–Shana Goffredi

"When you see the Southern Cross for the first time, you understand that’s why you came this way…" --Crosby, Stills, Nash, and Young 1982 (and covered by Jimmy Buffett, my favorite). I finally DID see the Southern Cross! It’s a constellation in the Southern Hemisphere not visible from Virginia: bright stars that mark the four endpoints of a cross. It felt like an accomplishment in stargazing AND world travel—very exciting! Today was the first test of our babies—I mean, the mussel pots we have spent so long building! The Alvin group fired up the manipulator arms on the sub to practice handling the pots, and they worked beautifully!MusselManip1_640.JPG (68498 bytes)  Gavin, the newest pilot, sat inside the sphere operating the controls while we watched the show from the outside, taking lots of pictures like proud parents. I can’t wait to see them work on the seafloor in a few days—wish us luck!

On deck, an Alvin pilot is coached through operating the mussel pot with the manipulator arm.

Size matters on a small world:
On the bridge of the Atlantis looking out across the endless expanse of water, my eyes play tricks on me. I think I see the large black back of a whale or the lithe leaping bodies of dolphins creating the white caps off in the distance, maybe there are birds on the horizon diving into a school of fish. Picking up the binoculars I look for them. And look some more, but it is only the wind and whitecaps. There is still zip to nil to speak of except for a comment of "a few more birds than we saw last time" from the watch, but I haven’t seen one.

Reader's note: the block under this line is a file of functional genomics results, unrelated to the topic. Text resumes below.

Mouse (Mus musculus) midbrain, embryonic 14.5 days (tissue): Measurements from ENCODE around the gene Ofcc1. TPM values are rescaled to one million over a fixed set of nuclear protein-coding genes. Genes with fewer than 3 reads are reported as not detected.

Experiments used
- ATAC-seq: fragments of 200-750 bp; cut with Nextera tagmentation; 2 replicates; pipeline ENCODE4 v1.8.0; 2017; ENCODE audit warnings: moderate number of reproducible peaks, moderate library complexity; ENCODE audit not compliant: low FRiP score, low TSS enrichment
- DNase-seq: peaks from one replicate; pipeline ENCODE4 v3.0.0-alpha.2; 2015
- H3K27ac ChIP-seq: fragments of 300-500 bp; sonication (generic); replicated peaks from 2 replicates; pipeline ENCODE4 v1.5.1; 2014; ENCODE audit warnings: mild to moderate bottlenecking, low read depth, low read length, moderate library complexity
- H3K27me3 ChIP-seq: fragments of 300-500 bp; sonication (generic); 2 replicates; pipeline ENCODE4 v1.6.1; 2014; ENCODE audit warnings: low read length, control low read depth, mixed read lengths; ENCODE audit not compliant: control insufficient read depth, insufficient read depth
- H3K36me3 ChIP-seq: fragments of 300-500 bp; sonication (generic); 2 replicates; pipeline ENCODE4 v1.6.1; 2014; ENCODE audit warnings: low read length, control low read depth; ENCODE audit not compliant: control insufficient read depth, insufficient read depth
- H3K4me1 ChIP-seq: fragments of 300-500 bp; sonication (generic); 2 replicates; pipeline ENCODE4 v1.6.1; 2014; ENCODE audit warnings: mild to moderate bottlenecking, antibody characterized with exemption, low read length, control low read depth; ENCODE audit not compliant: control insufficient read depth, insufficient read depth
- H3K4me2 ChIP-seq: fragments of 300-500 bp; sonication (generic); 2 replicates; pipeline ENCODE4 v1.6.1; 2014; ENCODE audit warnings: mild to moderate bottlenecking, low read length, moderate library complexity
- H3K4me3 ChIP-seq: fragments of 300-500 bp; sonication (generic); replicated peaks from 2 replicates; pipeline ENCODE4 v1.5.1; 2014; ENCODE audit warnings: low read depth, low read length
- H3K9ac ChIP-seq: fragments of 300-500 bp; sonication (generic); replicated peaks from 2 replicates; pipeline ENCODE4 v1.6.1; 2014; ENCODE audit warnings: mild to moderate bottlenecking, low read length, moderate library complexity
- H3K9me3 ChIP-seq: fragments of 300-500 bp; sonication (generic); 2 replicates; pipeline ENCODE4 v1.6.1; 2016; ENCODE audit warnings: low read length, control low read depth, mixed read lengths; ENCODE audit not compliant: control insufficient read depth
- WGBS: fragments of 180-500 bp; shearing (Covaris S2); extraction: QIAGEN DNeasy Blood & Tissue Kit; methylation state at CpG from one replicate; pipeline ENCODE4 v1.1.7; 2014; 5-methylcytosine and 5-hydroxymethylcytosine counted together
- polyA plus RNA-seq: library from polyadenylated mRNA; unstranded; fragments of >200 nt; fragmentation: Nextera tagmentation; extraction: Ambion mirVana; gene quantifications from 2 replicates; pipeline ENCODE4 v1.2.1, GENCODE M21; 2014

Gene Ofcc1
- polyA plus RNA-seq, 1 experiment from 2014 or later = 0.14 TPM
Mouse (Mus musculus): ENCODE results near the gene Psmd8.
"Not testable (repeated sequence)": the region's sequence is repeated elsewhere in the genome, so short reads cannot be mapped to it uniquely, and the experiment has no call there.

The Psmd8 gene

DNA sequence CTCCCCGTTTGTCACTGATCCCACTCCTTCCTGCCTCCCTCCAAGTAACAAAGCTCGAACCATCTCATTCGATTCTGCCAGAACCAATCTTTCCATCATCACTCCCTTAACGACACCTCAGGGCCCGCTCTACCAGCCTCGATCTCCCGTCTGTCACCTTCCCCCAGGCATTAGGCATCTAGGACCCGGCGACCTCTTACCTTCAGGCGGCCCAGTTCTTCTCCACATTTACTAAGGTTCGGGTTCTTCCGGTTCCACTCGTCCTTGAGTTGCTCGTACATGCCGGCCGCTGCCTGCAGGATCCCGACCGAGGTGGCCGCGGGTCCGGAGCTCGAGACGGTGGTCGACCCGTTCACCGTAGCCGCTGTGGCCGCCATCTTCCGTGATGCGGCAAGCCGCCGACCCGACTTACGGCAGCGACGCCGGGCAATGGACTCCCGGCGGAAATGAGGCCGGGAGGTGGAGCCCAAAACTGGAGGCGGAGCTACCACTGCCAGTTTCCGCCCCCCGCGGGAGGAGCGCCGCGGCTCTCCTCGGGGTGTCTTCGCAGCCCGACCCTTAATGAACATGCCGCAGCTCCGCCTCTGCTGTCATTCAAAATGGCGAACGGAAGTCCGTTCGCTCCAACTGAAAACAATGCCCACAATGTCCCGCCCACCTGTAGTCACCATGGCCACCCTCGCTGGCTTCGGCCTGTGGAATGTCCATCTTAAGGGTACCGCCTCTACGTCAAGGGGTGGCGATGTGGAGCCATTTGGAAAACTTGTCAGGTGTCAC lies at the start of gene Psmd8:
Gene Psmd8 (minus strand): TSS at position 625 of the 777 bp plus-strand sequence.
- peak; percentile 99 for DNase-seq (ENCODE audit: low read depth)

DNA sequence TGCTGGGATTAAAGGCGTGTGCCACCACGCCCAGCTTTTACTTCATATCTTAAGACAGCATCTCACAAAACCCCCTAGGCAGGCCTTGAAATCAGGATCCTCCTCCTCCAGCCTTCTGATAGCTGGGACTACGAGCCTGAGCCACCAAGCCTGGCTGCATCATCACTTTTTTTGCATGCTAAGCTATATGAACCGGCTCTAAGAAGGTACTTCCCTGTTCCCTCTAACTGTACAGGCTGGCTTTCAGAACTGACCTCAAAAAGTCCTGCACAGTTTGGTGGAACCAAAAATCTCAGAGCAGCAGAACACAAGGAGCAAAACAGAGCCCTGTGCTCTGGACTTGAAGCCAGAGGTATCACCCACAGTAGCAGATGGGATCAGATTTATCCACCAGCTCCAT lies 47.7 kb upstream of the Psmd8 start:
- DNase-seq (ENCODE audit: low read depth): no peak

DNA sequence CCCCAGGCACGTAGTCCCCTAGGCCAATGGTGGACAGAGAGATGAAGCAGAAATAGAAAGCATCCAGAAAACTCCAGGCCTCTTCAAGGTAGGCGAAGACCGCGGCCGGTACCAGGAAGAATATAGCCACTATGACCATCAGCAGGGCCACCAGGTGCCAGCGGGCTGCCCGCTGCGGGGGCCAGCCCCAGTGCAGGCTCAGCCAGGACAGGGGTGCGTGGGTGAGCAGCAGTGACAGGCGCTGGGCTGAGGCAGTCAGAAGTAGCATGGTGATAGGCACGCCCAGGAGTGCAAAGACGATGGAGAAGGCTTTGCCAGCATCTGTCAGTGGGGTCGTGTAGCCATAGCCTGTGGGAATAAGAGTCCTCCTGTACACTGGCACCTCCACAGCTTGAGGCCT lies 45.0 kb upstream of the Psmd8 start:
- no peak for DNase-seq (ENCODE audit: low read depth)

Sunrise March 18 

Reassessing my view, I see the variety and shape of the clouds as they stretch for miles, arching out over the edge of the earth. They seem to create a corridor, holding us to our course. The soft underbelly of the clouds widens and spreads like a manta ray wrapping its wings around the edges of the earth, pulling it in - creating a new horizon, a closer one. Being nearer, it makes the earth seem like a smaller place. I wonder how can all the multitudes of things living in the world today possibly fit on such a small ball?

Well, of course it isn’t that small. But the size of the world does indeed expand and contact in our minds depending on the context of how we see ourselves in it. Right now this ship is a tiny speck of flotsam, on the vastness of one of our mighty oceans. To see a bird, a whale or even another ship out here would suddenly seem like a miracle. The ship is now my floating world, all 60 meters of it. That point is never so clear as when a trip out in the zodiac for ditch and recovery of the sub is allowed. Suddenly that small 60 meter world looks enormous, solid and downright homey compared to a 3 meter rubber raft bobbing about.
–Karen Jacobsen
   ShipPos_3-18_23-35.jpg (30405 bytes)

Ship's position at the end of the day: 32.9°S 121.2°W. Tahiti is a mere speck on this map.

[Previous Day]       [Next Day]     [More Images]

This expedition has been made possible by National Science Foundation grants to Dr. Robert Vrijenhoek (NSF OCE-0241613) and Dr. Cindy Van Dover (NSF OCE-0350554)

All underwater photos were taken with the submersible Alvin, and are courtesy of Woods Hole Oceanographic Institution.